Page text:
The ’92 Riots Changed Los Angeles and the LAPD

In July 1991, in the wake of the beating, Bradley formed the Independent Commission on the Los Angeles Police Department, headed by attorney Warren Christopher, who would later become U.S. secretary of state.

The blue-ribbon panel issued a blistering report that detailed a pattern of racism and excessive force within the LAPD.

The outgrowth of the Christopher Commission was Proposition F, passed by voters in 1992, which put the chief of police and the LAPD under civilian control.

The beating and its aftermath – the LAPD was later found to be woefully unprepared for the riots – forced the retirement of longtime Chief Daryl Gates, whose controversial tenure was marked by allegations of racism and arrogance.

“Police chiefs now are considered civilian leaders of the city … having to maintain the support of the mayor,” Sonenshein said. “Two consecutive chiefs lost their jobs because they didn’t have the support of the mayor. That would have been unheard of.”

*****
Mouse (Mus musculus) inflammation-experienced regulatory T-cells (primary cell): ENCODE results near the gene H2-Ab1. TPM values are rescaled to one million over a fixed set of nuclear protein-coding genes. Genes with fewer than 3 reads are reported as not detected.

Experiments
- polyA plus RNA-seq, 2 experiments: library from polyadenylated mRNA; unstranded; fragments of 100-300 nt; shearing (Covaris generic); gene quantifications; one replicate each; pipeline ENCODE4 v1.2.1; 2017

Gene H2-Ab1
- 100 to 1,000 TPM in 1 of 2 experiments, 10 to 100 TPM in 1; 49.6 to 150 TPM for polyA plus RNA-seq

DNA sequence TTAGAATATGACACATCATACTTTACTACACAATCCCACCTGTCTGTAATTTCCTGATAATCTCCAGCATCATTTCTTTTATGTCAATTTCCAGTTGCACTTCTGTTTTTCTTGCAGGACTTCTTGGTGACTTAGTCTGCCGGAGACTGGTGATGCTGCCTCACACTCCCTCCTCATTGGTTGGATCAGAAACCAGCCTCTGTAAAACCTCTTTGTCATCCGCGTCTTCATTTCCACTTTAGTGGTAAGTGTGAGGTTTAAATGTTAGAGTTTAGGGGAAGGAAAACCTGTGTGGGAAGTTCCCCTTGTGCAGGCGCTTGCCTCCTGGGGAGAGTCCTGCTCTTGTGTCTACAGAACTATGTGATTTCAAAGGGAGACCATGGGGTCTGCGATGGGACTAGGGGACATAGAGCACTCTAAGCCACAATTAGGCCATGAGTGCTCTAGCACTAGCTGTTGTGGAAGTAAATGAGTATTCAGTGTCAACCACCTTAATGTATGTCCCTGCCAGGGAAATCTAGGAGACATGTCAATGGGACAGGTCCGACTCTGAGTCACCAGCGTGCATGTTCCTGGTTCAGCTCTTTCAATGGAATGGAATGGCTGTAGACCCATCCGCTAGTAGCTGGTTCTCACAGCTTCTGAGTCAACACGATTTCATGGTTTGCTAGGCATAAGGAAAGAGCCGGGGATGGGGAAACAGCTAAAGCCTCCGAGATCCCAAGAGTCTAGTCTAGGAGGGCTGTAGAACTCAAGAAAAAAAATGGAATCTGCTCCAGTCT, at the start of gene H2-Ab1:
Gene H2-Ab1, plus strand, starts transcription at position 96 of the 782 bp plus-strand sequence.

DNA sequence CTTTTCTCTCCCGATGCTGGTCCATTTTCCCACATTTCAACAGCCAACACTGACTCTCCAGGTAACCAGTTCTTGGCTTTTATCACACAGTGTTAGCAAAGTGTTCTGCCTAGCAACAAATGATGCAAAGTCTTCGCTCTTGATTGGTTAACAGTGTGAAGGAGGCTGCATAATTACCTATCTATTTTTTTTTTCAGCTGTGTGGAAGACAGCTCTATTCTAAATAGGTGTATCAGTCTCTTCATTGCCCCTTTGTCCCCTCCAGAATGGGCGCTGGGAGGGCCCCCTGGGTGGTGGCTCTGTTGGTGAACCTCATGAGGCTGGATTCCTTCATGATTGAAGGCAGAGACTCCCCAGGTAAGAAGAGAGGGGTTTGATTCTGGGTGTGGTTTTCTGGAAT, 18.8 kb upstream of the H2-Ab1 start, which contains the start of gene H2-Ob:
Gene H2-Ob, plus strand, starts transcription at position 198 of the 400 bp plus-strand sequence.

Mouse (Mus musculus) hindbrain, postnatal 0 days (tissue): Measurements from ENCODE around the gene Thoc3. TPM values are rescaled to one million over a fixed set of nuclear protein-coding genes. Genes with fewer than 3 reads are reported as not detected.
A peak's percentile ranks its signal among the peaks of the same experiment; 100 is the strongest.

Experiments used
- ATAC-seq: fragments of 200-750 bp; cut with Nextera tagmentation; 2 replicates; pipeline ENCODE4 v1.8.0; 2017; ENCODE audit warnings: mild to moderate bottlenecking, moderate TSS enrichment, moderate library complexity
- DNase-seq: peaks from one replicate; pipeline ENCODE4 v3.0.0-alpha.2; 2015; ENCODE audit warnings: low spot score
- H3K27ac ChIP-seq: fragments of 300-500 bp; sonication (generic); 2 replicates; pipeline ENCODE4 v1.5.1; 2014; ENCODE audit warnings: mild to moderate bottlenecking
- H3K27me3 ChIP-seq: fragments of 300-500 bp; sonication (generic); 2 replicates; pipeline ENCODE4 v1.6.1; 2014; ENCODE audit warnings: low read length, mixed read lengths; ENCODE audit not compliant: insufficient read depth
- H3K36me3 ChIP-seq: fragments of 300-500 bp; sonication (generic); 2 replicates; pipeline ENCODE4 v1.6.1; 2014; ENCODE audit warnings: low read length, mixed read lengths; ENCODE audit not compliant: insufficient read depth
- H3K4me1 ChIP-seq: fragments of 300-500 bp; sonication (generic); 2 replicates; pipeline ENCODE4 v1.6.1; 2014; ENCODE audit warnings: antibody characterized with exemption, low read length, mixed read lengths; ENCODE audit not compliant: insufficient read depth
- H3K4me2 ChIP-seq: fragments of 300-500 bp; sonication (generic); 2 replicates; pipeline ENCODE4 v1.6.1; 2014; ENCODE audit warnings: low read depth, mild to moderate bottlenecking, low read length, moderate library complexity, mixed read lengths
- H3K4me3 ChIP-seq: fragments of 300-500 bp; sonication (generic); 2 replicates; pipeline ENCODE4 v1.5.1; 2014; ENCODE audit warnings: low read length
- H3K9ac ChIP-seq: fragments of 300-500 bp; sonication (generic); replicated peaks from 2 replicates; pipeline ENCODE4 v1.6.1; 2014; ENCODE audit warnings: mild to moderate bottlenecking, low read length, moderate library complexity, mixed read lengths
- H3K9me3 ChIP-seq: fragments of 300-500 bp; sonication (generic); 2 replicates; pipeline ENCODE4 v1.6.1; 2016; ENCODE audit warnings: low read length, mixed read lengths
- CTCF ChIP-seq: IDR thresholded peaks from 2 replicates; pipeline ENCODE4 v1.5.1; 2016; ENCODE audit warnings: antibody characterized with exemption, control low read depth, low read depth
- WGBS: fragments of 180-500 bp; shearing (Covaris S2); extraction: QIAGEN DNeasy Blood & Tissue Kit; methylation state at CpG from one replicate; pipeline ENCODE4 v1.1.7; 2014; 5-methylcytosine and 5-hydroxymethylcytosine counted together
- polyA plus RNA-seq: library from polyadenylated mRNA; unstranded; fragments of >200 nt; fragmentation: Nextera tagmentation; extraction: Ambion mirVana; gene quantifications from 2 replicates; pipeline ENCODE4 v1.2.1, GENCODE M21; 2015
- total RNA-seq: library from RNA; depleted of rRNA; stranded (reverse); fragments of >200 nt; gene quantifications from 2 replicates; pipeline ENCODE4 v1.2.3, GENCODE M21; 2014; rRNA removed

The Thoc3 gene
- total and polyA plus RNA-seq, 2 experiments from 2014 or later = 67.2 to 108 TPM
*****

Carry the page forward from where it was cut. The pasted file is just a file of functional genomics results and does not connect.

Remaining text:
No one appears to be more aware of those changes than the current chief, Charlie Beck, a career law enforcement officer named to the position by Mayor Antonio Villaraigosa in late 2009.

“I don’t think there’s any other incident in modern times that certainly changed the Police Department and changed the city to the extent that the King incident did,” Beck said.

“We’re still responding to things that were put in place by the Christopher Commission, their recommendations, the Inspector General, the role of the Police Commission, even to the way I act as chief trying to be a nonpolitical chief. All that traces its way back to Rodney King.”

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